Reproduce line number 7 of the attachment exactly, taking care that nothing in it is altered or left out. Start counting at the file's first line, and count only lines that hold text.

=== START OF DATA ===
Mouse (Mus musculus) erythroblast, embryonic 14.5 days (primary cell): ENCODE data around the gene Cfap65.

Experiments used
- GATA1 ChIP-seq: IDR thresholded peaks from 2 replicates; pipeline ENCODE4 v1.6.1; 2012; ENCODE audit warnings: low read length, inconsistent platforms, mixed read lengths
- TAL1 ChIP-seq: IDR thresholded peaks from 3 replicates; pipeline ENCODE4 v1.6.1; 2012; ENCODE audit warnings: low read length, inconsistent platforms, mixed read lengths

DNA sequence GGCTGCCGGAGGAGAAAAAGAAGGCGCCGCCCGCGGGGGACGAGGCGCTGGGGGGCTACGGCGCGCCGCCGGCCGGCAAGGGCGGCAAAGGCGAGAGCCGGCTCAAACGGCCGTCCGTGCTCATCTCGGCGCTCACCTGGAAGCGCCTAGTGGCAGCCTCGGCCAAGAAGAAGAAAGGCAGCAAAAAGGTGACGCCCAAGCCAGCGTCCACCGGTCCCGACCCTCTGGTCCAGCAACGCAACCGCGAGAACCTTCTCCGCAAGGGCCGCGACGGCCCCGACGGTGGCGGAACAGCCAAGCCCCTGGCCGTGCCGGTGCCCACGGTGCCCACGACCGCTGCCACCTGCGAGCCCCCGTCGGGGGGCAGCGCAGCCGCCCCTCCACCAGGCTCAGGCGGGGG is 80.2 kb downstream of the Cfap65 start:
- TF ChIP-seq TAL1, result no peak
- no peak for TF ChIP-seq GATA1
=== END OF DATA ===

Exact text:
- no peak for TF ChIP-seq GATA1